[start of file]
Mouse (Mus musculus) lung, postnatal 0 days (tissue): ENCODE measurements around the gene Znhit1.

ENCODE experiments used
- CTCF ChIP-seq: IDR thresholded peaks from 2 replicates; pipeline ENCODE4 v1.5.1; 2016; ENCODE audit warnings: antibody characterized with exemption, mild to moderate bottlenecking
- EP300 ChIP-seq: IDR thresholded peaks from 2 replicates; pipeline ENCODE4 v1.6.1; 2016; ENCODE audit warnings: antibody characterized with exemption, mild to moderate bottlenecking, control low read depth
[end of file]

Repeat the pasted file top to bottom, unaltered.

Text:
Mouse (Mus musculus) lung, postnatal 0 days (tissue): ENCODE measurements around the gene Znhit1.

ENCODE experiments used
- CTCF ChIP-seq: IDR thresholded peaks from 2 replicates; pipeline ENCODE4 v1.5.1; 2016; ENCODE audit warnings: antibody characterized with exemption, mild to moderate bottlenecking
- EP300 ChIP-seq: IDR thresholded peaks from 2 replicates; pipeline ENCODE4 v1.6.1; 2016; ENCODE audit warnings: antibody characterized with exemption, mild to moderate bottlenecking, control low read depth